The Liszts: a humorous, gothic-flavored picture book which celebrates spontaneity and reminds us that the unfamiliar is part of our lives

Kyo Maclear, Júlia Sardà, The Liszts

Published 2016 by Andersen Press, 40p (First published 2016 in Canada by Tundra Books)

 

The Liszts is not for those who expect a little biography on Franz Liszt but for those who obsessively make lists. Preoccupied to record and file all the things we consider important we sometimes forget to explore life with curiosity and to enjoy the marvel of being surprised. The richness of our lives comes not only from the way we organize it but also from the way we embrace the unfamiliar.

The Liszts make long lists. Mama Liszt lists the greatest football players of all times, Papa writes about insects and chores, Frederick, the youngest child puts down all the fun things to do, Winifred, the oldest child, prefers the top ten lists, Edward just makes long lists while Grandpa and the cat record all their admirers and enemies.

mamaandpapa
Copyright: Julia Sarda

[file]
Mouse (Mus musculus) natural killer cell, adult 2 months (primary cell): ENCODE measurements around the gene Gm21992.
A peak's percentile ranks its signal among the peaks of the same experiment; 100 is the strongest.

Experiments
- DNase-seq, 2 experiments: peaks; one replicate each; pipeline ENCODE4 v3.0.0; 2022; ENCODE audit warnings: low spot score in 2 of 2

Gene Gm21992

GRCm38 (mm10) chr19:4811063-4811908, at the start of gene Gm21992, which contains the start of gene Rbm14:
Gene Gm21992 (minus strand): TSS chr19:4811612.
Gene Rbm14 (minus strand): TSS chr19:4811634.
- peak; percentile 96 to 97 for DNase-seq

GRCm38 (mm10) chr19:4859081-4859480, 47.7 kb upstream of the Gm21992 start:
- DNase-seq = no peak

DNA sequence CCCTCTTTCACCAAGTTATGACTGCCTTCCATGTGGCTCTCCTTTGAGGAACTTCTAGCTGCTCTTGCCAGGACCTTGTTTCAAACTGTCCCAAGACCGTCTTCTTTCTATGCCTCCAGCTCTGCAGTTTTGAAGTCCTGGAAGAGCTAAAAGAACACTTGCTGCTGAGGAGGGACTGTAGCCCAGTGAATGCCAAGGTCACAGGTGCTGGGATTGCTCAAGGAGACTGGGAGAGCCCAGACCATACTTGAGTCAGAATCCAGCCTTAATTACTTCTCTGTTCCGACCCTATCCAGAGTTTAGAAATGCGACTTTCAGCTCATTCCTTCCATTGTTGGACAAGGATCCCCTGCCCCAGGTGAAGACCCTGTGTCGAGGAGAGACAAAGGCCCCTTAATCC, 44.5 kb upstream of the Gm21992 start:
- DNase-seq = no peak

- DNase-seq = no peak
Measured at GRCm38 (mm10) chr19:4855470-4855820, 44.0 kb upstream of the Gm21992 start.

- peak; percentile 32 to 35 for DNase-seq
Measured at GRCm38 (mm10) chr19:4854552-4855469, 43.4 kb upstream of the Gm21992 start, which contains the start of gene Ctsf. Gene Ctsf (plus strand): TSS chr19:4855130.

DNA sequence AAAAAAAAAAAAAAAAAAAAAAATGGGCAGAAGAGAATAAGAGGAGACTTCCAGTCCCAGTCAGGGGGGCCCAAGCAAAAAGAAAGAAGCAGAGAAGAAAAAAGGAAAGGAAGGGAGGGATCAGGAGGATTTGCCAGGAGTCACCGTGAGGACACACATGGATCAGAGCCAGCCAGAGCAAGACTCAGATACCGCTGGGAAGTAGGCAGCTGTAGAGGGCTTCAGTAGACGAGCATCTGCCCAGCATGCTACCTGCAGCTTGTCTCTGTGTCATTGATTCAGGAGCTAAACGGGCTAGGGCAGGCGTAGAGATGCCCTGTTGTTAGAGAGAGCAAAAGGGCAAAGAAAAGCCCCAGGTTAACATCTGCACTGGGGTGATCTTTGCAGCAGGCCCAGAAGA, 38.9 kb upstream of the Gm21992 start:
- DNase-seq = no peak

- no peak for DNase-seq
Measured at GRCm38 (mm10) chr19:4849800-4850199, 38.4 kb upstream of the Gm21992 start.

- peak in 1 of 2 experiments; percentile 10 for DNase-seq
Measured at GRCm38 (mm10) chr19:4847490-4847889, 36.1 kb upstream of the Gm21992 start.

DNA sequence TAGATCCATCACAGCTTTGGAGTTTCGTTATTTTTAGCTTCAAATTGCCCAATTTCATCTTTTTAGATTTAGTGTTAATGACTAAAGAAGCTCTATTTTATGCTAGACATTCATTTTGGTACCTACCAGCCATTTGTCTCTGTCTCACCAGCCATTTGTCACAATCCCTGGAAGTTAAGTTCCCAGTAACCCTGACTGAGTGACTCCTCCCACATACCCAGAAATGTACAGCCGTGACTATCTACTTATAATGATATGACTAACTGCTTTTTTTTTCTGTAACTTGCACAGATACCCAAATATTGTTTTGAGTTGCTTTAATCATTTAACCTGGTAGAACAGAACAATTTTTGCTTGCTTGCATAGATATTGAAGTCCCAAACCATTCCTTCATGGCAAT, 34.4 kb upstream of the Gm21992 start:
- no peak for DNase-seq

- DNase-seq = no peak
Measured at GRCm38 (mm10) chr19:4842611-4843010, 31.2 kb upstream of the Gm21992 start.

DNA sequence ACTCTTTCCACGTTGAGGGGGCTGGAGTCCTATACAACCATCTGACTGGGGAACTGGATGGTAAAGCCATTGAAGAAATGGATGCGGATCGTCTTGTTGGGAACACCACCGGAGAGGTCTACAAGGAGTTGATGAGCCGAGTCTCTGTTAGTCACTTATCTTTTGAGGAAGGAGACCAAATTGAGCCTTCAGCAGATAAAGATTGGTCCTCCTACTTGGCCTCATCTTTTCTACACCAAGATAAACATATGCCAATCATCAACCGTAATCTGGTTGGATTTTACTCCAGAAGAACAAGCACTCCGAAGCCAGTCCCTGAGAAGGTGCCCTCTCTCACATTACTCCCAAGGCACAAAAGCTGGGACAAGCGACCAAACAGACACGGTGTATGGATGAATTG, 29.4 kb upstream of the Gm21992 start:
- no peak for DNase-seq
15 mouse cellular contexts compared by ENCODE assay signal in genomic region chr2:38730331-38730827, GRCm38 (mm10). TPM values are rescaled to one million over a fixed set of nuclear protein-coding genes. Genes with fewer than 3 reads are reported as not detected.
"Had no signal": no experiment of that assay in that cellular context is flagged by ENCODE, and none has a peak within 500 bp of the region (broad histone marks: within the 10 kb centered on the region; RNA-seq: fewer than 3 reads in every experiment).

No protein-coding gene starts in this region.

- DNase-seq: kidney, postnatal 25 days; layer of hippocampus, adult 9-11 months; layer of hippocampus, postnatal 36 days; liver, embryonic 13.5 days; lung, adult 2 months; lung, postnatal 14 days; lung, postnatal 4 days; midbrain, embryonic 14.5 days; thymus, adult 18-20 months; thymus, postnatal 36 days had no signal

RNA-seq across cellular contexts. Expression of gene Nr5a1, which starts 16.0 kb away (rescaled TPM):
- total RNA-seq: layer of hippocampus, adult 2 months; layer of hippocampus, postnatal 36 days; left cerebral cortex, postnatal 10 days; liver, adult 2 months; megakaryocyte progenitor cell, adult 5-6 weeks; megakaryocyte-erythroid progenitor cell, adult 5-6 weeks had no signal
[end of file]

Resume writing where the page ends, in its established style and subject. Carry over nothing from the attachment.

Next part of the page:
Mechanically, they do their lists from Monday to Saturday, from spring until winter.

Their lists filled the house. Scritch, scratch… The lists grew and multiplied.

visitor
Copyright: Julia Sarda

Until one day when the door is left open and a visitor comes in the house. No one in the family is keen to speak to him as he is on no list. Except for Edward who has only questions on his lists. Initially timid and hesitant the two begin to realize that the questions on their lists may have answers if they expand their life experience by allowing the unfamiliar coexist with the rigidity of their existence.

Do colours look the same for everyone?

Where do the things we forget go?

Why do I have two eyes if I only see one thing?

exploring
Copyright: Julia Sarda

The visitor becomes part of their family and they continue to make lists but now they always leave a space at the bottom of the page, just in case something unexpected comes up.

Júlia Sardà’s illustrations, filled with amazing details and reminding of the bizarreness of the Adams Family, introduce the readers in an unconventional, secret world while Kyo Maclear asks valuable existential questions in a witty, humorous way.

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